Why was V a thorn? Because she was my least favorite sort of sycophant: a perfect parrot, and she loved Mrs. R with a passion verging on the erotic, their heads being often together as they poured over books and poems and V’s insufferable essays that Mrs. R always deemed the best of the bunch so we always had to listen to V read her putrid prose aloud. And to make matters lethal for the miserable likes of me, V was gorgeous and sultry and possessed of a honeyed voice; and she would only date really good-looking college boys.

That is the context. Here is the event recalled by the dream.

Mrs. R stands before us, her outfit annoyingly salmon. She is, as always, trembling, a false smile pasted on her lips. “I was very disappointed in your essays on the first forty pages of The Scarlet Letter. Only a few of you correctly identified the primary recurring symbolism.” She smiles adoringly at V who is posed alluringly in the front row.

“Is it possible,” I say, speaking from my desk at the back of the room and neglecting to raise my hand, “that Nate just wrote the story without any symbolism in mind?”

A ripple of chuckles rolls around the deathly fluorescent chamber. Mrs. R grimaces. “I will remind you again to raise your hand when you wish to speak. I’ll take questions after V reads her essay.”

V rises to read, her slinky garb igniting our libidinous imaginations. She is totally at ease in her body, in stark contrast to Mrs. R, this being the raison d’etre of V’s life: to demonstrate her vast superiority over all us dunderheads. “Color,” she intones, sounding very much like Dusty Springfield singing The Look of Love, “is Hawthorne’s secret weapon; red, rust, and crimson his antidotes to Puritan gray.”

I gaze in open-mouthed contempt at V, for she has essentially quoted Mrs. R verbatim, only rendered the words in gooey singsong. I am tempted to say, “I may puke,” but something stays me, for the best is yet to come.

V takes us on a fourteen-page romp through those first forty pages of The Scarlet Letter, pointing out every word that either is or can be construed to be a variant on red until I and my fellow sufferers are driven to the brink of insanity, with Mrs. R and V exchanging simpering smiles with each crimson revelation.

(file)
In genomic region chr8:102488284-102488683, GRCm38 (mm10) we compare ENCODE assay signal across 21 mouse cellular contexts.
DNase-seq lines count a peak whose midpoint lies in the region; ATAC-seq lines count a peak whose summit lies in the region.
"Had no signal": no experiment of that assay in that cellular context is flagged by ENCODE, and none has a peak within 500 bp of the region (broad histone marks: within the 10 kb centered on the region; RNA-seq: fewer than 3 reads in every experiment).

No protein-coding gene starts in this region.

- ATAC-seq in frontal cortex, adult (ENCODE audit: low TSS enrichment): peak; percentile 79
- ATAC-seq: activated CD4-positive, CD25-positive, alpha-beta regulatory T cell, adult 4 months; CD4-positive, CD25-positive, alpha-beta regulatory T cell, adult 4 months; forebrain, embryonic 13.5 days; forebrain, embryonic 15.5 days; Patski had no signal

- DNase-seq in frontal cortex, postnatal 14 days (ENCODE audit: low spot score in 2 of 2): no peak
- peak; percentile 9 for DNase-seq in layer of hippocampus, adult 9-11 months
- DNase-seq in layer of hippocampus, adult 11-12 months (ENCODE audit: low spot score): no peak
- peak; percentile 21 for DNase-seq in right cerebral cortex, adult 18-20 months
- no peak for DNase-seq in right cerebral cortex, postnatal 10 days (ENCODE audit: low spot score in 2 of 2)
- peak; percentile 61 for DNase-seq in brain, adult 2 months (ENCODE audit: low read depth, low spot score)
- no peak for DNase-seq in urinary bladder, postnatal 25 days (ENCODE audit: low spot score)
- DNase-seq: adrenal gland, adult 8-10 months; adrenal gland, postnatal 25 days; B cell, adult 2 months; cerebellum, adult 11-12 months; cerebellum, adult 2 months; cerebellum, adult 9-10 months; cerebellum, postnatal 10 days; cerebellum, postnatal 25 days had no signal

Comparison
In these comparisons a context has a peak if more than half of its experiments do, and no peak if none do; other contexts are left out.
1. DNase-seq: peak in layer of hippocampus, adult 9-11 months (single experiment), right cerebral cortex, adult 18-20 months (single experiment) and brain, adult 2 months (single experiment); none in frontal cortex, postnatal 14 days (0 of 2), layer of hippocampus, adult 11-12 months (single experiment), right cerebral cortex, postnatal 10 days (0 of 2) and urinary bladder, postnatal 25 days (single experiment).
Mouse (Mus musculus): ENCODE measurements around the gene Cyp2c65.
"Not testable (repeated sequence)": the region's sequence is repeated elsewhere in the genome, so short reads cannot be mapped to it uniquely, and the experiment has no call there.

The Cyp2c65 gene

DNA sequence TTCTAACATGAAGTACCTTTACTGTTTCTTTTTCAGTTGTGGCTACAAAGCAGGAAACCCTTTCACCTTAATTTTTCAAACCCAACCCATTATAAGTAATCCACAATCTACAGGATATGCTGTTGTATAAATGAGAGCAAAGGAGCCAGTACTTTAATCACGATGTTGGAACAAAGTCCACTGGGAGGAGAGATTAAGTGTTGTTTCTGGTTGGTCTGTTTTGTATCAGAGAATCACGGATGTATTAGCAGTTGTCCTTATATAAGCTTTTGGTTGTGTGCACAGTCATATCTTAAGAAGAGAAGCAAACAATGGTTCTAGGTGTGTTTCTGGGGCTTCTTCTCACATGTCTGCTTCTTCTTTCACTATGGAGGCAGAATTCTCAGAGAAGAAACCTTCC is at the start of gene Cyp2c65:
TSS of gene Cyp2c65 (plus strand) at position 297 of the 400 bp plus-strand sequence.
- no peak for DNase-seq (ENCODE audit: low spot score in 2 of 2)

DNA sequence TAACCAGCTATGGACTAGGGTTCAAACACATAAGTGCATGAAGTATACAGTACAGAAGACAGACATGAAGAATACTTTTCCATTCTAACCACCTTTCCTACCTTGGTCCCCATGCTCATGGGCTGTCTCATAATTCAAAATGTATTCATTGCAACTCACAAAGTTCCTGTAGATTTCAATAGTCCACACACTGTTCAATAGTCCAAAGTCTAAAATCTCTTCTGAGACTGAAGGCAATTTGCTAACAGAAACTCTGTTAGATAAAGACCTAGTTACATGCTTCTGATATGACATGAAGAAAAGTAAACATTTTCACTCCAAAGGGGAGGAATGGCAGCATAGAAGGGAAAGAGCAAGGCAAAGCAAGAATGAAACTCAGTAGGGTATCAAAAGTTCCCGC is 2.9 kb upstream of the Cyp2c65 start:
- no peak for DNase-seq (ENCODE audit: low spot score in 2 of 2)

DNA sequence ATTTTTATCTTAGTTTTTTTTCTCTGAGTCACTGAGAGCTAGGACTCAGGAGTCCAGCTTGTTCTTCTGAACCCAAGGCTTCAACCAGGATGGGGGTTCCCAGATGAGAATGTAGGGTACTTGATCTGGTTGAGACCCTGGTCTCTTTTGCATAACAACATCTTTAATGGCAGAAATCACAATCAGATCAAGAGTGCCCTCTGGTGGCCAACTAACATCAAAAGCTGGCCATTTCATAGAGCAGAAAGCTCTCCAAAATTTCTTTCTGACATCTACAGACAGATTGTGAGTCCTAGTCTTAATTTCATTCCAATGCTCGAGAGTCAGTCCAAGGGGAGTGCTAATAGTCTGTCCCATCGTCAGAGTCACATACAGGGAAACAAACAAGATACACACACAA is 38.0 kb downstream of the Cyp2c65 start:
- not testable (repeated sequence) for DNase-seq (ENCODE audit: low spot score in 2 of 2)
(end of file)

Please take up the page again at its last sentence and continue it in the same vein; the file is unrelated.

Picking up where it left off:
Now comes the denouement. Deeply moved by V’s regurgitation, Mrs. R says, “Yes, yes, yes. The Scarlet Letter is unquestionably the greatest novel ever written.”

There it is: the ultimate challenge to the likes of me. A proclamation of such incomparable wrongness and badness and inanity, that I gaze around at my friends in disbelief that none have yet cried foul. Thus it is left to me.

“You can’t be serious,” I declaim. “The greatest novel ever written? Puh-leez. Moby Dick? A Tale of Two Cities? Zorba the Greek? All Quiet On the Western Front? To name a few.”

“I will see you after class and again after school, Mr. Walton.”

Here is where dream diverges from history.

In the dream I am simply no longer in the classroom or in high school, but in a bedroom with a woman who might be V, though she is older and rounder and not even slightly concerned about the symbolism in the first forty pages of The Scarlet Letter.

“I just want to relax you, honey,” she says, slipping her arms around me.

And hearing the word relax, I do relax; and that’s the end of the dream.

What happened in so-called reality was that I had to sit in Mrs. R’s classroom for an hour after school for the next three days and watch her and V and a few other pets enacting what I came to realize was a love ritual—sharing favorite poems, working on college application essays, having a sweet, feminine, confidence-boosting time that ultimately convinced me there was no point in fighting them. We were from entirely different universes and would travel through entirely different wormholes to get wherever we got.

And there is also this. I would have forgiven them entirely for everything if only V had given me the time of day.

Todd’s web site is UndertheTableBooks.com.